Rita Ora fast became a household name after her 2012 debút album ‘Ora’ was released. But that may not have been for the reasons she wanted. She’s had public breakups and numerous fall outs with other celebrities, as well as turning her hand to acting in the Fifty Shades of Grey franchise and reality television judging on The Voice and X Factor. Six years on from her last full-length release comes ‘Phoenix’. Ora is here to put the record straight and make sure her music career is taken seriously.
You may find yourself listening to this record thinking “I’ve heard this before”. No, you’re not going crazy. In fact, nearly half of the track-list has already been circulating the airwaves for the past year. Summer anthem ‘Anywhere’ reached No.2 in the UK charts following its release in October 2017. ‘Let You Love Me’ became the album’s fourth single, bursting with satisfying pop that invites a range of remixes. ‘Girls’ also made the cut, despite the backlash it received from the LGBT+ community over its shoddy representation of bisexuality.
But knowing half the songs already certainly isn’t a bad thing, instead it allows the remaining songs to shine through. ‘New Look’ is a definite hidden gem and it’s very surprising this it wasn’t chosen to be a single. It has everything there to make it a chart hit, it’s ridiculously catchy and showcases Ora’s great vocals. ‘Keep Talking’ featuring Julia Michaels is another stunner. It is by far the best example of Ora’s vocal talent we’ve seen on the album.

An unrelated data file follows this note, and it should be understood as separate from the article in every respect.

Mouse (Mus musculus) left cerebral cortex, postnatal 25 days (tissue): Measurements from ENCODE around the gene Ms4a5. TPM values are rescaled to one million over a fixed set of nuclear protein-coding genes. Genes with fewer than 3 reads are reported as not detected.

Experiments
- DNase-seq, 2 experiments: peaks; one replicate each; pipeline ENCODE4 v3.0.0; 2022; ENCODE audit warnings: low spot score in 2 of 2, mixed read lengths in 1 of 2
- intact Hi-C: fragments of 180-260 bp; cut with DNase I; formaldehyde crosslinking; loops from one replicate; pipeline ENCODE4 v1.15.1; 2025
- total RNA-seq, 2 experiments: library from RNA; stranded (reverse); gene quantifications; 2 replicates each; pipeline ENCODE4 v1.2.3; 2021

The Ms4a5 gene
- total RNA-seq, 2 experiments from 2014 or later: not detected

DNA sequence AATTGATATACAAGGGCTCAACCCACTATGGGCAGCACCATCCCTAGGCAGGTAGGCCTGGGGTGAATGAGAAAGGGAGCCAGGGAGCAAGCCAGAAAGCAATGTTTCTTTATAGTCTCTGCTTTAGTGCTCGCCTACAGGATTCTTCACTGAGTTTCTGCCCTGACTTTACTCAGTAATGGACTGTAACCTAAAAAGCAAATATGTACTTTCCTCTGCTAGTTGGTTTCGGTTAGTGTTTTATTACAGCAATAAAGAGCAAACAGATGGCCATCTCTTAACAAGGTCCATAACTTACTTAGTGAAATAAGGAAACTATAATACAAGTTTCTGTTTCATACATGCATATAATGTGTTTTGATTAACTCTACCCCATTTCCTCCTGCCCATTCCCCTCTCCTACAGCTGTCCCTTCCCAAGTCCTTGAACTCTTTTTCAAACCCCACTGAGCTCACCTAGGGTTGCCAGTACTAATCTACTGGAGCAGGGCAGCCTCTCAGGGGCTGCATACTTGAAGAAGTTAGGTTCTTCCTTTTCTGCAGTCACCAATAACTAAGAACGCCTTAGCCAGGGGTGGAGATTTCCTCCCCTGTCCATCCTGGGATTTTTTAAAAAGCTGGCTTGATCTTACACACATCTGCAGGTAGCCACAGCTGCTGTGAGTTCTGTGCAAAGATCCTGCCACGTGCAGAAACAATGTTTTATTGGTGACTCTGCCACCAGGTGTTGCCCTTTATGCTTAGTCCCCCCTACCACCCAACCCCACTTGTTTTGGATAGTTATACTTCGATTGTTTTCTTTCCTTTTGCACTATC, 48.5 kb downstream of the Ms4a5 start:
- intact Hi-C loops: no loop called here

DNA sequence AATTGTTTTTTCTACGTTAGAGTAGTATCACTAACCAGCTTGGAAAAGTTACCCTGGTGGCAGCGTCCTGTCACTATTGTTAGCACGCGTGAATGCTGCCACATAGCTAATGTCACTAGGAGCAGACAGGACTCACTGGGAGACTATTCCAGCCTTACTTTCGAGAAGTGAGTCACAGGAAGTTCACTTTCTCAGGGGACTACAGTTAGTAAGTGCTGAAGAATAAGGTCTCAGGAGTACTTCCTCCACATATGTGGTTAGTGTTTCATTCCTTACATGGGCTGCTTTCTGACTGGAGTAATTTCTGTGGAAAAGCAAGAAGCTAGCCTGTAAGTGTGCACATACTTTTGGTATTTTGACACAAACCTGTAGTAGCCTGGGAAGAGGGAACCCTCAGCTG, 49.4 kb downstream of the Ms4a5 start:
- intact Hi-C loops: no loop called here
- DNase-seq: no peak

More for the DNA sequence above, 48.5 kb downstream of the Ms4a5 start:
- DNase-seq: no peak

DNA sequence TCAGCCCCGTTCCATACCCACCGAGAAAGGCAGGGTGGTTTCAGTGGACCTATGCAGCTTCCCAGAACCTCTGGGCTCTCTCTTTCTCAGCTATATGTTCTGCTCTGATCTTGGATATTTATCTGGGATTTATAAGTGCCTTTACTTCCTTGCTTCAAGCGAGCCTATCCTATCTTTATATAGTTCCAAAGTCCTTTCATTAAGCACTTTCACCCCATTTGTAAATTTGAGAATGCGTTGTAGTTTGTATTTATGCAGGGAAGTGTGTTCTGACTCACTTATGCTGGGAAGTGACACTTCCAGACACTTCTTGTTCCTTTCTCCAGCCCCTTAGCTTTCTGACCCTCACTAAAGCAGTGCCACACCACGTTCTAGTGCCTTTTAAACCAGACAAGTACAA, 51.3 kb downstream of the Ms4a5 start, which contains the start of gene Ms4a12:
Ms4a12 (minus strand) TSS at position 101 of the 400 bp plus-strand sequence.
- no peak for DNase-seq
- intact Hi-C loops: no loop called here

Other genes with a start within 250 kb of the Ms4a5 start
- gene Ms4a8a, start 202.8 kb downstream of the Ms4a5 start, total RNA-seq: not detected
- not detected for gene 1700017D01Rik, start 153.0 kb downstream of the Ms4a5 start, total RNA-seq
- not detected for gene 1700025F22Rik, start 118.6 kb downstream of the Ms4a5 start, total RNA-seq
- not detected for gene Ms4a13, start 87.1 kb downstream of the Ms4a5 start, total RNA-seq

Ora has had her fair share of collaborations. ‘Summer Love’ features Rudimental and combines vocals with up-tempo drum and bass breakdowns to maintain interest (even if they are a little untamed at times). One of Avicii’s final songs ‘Lonely Tonight’ claims it’s place on ‘Phoenix’. It is a triumphant celebration of his work and would be a cheerful hit if it wasn’t so poignant.
But, as with any album, there are the sub-par filler tracks. ‘Hell Of A Life’ is a stereotypical example that seems to have had its purpose decided long before it was recorded. The safe and predictable lyrics matched with uneventful electric backing music fails to impress. This continues with ‘Falling To Pieces’, although this time with the strange addition of trumpets thrown in. More effort has been taken with the lyrics but they’re sadly not enough to save the song from being skipped.
Final song ‘Soul Survivor’ tells the story of Ora’s publicity struggles, confirming that this album’s purpose it to show her determination and music abilities. The lyrics are a slap in the face for all that were unbelieving: “Damn frustrating that you think I could never make it, look who’s standing right in front of you”. It is a heartfelt track that reflects its writing process, becoming a solid highlight on the record. Ora has saved the best until last, it’s just a shame you have to sift through the rest to get to it.